Soooo Believable


So I watched Delete recently. It's a two-part mini-series Netflix suggested to me (probably because I've seen just about everything half-way watchable in Netflix, and now the programing algorithm is getting desperate for new stuff it can throw at me). The show was... well, not bad. I made it through the two halves, but I can't exactly say I enjoyed it.

In Delete, the world's computer systems start going haywire. Ships run aground, missiles go off target... all the usual stuff you'd see in a post-apocalyptic Roland Emmerich movie, except Roland isn't involved and the show doesn't have nearly the budget of one of his big-screen disaster porn flicks. Also, the story is half-way interesting (to a point) which also cannot be said about any Roland Emmerich movie.

Regardless, the computers are fucking up, and the U.S. government is (understandably) upset. Looking into the matter, it's discovered that the is a rogue, self-evolving AI loose on the internets, and something has to be done about it. This is the point where we're introduced to a young hacker (the terms "hacker", "hacking", and "to hack" are used WAAAAY too often in this two-parter) and his journalist friend. These two know what's going on, and they are (of course) the only ones that can save the day.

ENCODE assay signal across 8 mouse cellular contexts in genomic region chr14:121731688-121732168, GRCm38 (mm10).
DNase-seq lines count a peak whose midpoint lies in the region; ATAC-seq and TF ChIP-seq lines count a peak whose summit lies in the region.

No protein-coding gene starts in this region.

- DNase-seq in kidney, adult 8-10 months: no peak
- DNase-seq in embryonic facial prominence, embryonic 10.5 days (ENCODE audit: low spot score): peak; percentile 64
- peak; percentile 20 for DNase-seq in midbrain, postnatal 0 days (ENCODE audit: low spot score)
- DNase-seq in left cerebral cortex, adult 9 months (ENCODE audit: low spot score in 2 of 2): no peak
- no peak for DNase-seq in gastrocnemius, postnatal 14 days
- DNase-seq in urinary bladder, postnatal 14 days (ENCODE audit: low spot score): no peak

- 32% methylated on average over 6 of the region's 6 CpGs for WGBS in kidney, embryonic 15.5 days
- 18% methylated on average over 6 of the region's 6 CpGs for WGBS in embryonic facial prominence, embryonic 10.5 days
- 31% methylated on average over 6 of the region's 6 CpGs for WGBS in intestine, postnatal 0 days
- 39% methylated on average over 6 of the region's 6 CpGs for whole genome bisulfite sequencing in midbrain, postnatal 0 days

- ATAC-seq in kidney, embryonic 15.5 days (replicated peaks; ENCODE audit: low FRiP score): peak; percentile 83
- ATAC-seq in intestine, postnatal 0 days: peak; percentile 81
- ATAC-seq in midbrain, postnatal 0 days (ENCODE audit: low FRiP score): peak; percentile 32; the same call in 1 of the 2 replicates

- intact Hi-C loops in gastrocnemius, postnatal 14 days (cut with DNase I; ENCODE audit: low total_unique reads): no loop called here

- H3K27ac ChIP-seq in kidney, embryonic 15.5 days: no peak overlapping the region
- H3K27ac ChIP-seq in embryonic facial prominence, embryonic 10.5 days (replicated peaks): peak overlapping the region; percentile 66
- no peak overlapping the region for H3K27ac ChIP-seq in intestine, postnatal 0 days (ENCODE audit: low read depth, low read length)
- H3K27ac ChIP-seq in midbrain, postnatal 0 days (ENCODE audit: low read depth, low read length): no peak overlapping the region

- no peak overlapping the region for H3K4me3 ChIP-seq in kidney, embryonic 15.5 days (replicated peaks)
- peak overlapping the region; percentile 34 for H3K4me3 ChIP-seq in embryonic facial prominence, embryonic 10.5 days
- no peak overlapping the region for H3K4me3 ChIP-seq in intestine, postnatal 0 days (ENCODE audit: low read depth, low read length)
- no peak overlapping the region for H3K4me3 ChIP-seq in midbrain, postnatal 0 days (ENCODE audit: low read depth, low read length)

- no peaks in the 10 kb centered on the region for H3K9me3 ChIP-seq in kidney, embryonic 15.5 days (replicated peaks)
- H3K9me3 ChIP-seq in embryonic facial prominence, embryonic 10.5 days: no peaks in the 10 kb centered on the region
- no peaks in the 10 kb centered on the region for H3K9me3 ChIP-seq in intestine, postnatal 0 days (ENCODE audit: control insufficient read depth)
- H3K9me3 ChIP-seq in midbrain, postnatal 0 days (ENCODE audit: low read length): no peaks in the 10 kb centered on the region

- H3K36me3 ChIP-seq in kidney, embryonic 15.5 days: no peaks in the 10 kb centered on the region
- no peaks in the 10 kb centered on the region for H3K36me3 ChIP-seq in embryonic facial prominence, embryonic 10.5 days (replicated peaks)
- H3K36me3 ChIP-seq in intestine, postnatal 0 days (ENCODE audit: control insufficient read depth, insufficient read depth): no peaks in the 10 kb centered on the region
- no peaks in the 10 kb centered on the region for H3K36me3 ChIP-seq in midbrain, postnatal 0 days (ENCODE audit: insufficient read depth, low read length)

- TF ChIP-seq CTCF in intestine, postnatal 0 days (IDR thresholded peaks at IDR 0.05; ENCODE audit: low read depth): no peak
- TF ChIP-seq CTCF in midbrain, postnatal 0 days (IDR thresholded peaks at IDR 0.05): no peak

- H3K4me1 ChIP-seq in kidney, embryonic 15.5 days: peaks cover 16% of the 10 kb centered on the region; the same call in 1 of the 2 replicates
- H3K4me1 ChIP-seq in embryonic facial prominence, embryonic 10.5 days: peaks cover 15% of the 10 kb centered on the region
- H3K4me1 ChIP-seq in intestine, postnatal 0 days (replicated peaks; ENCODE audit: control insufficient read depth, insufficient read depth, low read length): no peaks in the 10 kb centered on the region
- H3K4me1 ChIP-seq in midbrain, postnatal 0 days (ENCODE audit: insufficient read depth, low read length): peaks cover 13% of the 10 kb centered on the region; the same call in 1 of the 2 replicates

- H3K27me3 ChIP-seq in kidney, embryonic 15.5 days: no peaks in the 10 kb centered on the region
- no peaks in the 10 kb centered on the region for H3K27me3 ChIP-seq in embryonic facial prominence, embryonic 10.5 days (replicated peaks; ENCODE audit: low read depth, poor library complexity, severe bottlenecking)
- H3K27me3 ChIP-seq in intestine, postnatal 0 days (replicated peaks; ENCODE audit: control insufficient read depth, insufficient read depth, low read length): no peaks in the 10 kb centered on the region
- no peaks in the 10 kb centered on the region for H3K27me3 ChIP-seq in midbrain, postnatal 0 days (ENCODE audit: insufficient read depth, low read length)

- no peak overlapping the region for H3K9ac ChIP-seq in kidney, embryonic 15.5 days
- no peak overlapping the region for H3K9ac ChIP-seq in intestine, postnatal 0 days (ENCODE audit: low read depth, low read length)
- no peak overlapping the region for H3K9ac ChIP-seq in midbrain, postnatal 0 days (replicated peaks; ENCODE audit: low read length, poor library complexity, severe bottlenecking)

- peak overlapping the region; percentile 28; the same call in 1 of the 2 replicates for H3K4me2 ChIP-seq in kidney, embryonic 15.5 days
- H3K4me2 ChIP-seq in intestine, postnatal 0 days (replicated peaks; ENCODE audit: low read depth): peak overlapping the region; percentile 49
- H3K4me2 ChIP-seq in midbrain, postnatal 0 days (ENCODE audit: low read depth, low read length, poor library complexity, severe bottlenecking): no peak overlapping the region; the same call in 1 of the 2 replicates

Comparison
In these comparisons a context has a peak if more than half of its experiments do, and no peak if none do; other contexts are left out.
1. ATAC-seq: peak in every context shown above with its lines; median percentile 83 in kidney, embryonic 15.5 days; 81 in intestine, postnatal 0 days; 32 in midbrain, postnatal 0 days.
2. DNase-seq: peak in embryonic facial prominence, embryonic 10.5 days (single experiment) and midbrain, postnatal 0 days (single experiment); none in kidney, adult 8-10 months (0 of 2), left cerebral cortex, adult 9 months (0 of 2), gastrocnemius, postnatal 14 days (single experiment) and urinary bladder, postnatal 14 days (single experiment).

All it'll take is the help of a rogue FBI agent, a hacker collective (all of whom take their names from demons in Dante's Inferno), and a newly developed friendly AI that the hackers hacked together from much hacking.


Now, the thing is the producers of this series obviously tried to make the series half-way technological. They had their eyes towards the kinds of technology that's now pervasive in a world where everything has a GPS chip and is wi-fi/bluetooth enabled. They did try, they were just fighting a losing battle against a concept that relies too heavily on the "magic of the internet" and the "power of hacking". These are two tropes that really need to go away in modern pop-culture.

No matter what TV tells you, you can't just browse a website and magically "hack" into the back-end of a company and see all its files (this isn't necessarily a gripe targeted solely at Delete -- Arrow, a show I really dig, uses the "magic of hacking" through websites in just about every episode).

No matter what you may think about the power of "hackers", most of them don't have the ability to completely rewrite all the world's computers (all of them) with an AI disguised as a virus (both the hackers and the U.S. government in this series seem to think this is possible).

And, no matter how insecure you may believe the worlds computers to be, there is no way a multiple-terrabyte-sized AI could ever spring up, unnoticed, and take over the entire world's computer systems. Because, let's be honest, Facebook would immediately have a page dedicated to it, and Google would buy it, use it for two years, and then discontinue the AI when they realized everyone was ignoring it to spend more time on Facebook.

The producers wanted this series to be good (despite the low budget and constraints of TV), and all the actors were game (and uniformly good, which was a pleasant surprise). There is just no way this series could, in any way, be remotely possible. Ever.